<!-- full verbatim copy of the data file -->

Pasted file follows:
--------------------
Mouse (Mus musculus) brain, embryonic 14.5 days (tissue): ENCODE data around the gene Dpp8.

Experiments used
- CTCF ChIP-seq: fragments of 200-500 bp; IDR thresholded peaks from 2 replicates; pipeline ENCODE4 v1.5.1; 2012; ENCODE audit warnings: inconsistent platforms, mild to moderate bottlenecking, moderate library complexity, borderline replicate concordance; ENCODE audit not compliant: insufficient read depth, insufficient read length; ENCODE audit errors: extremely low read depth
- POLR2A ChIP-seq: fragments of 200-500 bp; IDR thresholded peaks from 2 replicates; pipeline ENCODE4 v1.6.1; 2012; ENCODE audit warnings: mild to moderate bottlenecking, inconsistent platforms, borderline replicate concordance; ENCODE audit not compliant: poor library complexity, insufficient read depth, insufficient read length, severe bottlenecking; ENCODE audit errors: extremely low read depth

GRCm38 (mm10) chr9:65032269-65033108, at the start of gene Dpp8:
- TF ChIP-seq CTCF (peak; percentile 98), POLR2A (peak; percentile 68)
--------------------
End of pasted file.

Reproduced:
Mouse (Mus musculus) brain, embryonic 14.5 days (tissue): ENCODE data around the gene Dpp8.

Experiments used
- CTCF ChIP-seq: fragments of 200-500 bp; IDR thresholded peaks from 2 replicates; pipeline ENCODE4 v1.5.1; 2012; ENCODE audit warnings: inconsistent platforms, mild to moderate bottlenecking, moderate library complexity, borderline replicate concordance; ENCODE audit not compliant: insufficient read depth, insufficient read length; ENCODE audit errors: extremely low read depth
- POLR2A ChIP-seq: fragments of 200-500 bp; IDR thresholded peaks from 2 replicates; pipeline ENCODE4 v1.6.1; 2012; ENCODE audit warnings: mild to moderate bottlenecking, inconsistent platforms, borderline replicate concordance; ENCODE audit not compliant: poor library complexity, insufficient read depth, insufficient read length, severe bottlenecking; ENCODE audit errors: extremely low read depth

GRCm38 (mm10) chr9:65032269-65033108, at the start of gene Dpp8:
- TF ChIP-seq CTCF (peak; percentile 98), POLR2A (peak; percentile 68)